Function selection can be applied to dummy variables

What is the best 2-class classifier for your application? [closed]


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Closed 3 years ago.

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Random forest

  • easily captures complicated structure / nonlinear relationship
  • invariable to the scale of the variables
  • No dummy variables need to be created for categorical predictors
  • Not much variable selection is required
  • relatively difficult to cover


Logistic regression:

  • Fast and powerful on most data sets
  • Almost no parameters to match
  • processes both discrete / continuous functions
  • The model is easy to interpret
  • (Not really limited to binary classifications)








Regularized discriminant for monitored problems with noisy data

  1. Computationally efficient
  2. Robust against noise and outliers in data
  3. Both linear discriminant (LD) and quadratic discriminant (QD) classifiers can be obtained from the same implementation by changing the regularization parameters' [lambda, r] 'to' [1 0] 'for LD classifiers and' [0 0] 'Can be set for QD classifier - very useful for reference purposes.
  4. Model is easy to interpret and export
  5. Works well for sparse and 'wide' data sets where the class covariance matrices may not be well defined.
  6. An estimate of the rear class probability can be estimated for each sample by applying the softmax function to the discriminant values ​​for each class.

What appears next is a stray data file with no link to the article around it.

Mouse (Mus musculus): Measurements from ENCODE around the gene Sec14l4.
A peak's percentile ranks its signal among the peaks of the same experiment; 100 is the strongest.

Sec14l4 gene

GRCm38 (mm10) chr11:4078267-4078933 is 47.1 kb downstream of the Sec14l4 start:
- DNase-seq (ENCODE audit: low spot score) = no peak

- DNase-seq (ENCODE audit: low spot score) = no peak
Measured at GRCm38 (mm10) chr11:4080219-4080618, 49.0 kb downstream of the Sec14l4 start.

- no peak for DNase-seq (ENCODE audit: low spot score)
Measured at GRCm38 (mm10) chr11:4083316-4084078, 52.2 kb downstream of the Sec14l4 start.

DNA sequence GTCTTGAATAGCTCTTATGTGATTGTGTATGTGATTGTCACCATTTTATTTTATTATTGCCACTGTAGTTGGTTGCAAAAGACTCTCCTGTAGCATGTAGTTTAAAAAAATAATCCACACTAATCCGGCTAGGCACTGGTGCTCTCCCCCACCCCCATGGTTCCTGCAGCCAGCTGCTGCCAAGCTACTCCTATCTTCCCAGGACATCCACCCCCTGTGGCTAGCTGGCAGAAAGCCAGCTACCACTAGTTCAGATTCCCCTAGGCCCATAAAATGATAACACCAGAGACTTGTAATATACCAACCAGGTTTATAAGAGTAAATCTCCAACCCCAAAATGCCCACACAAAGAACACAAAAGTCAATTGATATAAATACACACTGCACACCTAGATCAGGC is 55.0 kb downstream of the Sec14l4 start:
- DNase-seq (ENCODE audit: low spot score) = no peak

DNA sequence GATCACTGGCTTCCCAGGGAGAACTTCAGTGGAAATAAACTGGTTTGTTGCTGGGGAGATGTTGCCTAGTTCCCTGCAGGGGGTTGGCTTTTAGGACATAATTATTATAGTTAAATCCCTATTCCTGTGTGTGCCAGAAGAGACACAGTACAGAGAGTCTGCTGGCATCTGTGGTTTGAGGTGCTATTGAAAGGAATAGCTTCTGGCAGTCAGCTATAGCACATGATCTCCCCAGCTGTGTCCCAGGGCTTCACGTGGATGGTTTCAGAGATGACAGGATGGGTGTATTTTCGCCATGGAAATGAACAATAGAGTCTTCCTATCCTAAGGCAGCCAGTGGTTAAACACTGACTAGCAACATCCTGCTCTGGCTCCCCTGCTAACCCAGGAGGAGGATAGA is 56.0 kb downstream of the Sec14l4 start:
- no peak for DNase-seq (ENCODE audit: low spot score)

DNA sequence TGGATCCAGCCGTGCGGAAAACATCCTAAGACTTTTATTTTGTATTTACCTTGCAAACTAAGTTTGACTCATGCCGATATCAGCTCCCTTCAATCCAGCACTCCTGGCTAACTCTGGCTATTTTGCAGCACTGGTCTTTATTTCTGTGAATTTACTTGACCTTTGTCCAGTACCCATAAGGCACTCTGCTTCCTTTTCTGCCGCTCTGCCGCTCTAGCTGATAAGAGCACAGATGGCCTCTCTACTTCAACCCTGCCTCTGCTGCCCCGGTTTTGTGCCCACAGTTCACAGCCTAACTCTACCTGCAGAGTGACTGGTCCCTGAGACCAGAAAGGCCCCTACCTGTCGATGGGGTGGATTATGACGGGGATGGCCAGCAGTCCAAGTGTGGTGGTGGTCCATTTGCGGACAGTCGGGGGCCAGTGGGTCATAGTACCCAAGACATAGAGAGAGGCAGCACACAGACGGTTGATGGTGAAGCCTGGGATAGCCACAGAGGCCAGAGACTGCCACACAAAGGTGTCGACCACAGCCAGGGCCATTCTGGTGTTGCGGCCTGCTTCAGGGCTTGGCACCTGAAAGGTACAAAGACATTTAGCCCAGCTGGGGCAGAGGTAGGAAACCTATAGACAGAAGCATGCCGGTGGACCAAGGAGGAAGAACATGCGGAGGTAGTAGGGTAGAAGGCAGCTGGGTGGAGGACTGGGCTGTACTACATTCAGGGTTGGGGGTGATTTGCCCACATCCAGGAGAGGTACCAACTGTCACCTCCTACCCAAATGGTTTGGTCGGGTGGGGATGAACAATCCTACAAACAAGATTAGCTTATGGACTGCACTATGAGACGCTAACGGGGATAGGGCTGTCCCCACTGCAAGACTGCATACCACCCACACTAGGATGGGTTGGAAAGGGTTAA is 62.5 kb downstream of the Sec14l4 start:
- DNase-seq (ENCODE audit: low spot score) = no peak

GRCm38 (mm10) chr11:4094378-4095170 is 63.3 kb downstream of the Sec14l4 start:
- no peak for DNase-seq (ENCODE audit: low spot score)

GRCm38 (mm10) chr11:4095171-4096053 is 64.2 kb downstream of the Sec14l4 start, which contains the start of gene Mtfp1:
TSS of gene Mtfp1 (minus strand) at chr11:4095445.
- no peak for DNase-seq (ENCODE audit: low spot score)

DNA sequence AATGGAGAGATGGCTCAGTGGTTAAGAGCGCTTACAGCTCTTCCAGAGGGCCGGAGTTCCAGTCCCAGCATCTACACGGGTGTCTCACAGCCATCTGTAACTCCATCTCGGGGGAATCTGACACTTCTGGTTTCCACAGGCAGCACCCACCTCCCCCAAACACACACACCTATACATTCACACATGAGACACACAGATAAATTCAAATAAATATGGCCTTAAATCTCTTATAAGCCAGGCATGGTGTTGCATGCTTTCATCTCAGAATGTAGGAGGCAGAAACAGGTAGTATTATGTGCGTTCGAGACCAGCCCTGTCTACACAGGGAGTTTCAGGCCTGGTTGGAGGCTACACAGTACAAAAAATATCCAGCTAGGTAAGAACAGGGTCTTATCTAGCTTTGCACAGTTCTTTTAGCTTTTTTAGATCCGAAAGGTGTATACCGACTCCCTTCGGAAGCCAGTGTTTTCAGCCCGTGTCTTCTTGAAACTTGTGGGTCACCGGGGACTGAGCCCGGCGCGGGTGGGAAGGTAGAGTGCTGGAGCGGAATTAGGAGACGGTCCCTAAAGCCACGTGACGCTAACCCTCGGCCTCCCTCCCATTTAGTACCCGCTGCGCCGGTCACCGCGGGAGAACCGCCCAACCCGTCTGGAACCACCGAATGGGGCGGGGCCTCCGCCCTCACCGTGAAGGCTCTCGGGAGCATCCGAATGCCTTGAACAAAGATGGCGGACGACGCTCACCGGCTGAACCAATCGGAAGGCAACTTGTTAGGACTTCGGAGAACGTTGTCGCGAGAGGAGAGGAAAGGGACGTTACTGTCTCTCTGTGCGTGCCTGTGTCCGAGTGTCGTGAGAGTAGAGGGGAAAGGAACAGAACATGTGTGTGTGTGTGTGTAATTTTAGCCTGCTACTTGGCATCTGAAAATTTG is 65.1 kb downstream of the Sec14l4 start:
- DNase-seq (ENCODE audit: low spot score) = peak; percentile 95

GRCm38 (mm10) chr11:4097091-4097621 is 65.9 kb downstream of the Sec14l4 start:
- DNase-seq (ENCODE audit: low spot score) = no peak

Link to the original work by Friedman et al . From 1989 here. There are also very good explanations by Kuncheva in her book "Combining Pattern Classifiers".


Gradient trees.

  • At least as accurate as HF in many applications
  • Seamlessly includes missing values
  • Var importance
  • Partial dependency diagrams
  • GBM versus randomForest in R: handles MUCH larger data sets

Gaussian Process Classifier - It gives probabilistic predictions (useful when the frequency of your operational relative classes is different from that in your training set, or when the false-positive / false-negative costs are unknown or variable). It also provides an estimate of the uncertainty in model predictions due to the uncertainty in "estimating the model" from a finite data set. The co-variance function corresponds to the kernel function in an SVM and can therefore also be applied directly to non-vectorial data (e.g. character strings or diagrams, etc.). The math framework is neat too (but don't use the Laplace approximation). Automated model selection by maximizing the marginal probability.

Essentially combines good properties of logistic regression and SVM.






L1-regulated logistic regression.

  • It's computationally fast.
  • It has an intuitive interpretation.
  • There is only one easy-to-understand hyperparameter that can be automatically adjusted through cross-validation, which is often a good way to go.
  • The coefficients are piecewise linear and their relationship to the hyperparameter is immediately and easily visible in a simple diagram.
  • This is one of the less dubious methods of variable selection.
  • It has a really cool name too.




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